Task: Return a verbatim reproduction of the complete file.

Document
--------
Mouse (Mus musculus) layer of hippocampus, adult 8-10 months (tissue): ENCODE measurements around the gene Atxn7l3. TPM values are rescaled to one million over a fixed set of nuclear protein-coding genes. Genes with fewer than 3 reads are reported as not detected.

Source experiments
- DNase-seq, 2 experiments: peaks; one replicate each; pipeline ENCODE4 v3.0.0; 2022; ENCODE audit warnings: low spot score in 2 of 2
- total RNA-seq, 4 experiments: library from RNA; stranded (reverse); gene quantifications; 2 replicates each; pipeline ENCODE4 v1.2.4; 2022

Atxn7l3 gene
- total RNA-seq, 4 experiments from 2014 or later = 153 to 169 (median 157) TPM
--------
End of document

Mouse (Mus musculus) layer of hippocampus, adult 8-10 months (tissue): ENCODE measurements around the gene Atxn7l3. TPM values are rescaled to one million over a fixed set of nuclear protein-coding genes. Genes with fewer than 3 reads are reported as not detected.

Source experiments
- DNase-seq, 2 experiments: peaks; one replicate each; pipeline ENCODE4 v3.0.0; 2022; ENCODE audit warnings: low spot score in 2 of 2
- total RNA-seq, 4 experiments: library from RNA; stranded (reverse); gene quantifications; 2 replicates each; pipeline ENCODE4 v1.2.4; 2022

Atxn7l3 gene
- total RNA-seq, 4 experiments from 2014 or later = 153 to 169 (median 157) TPM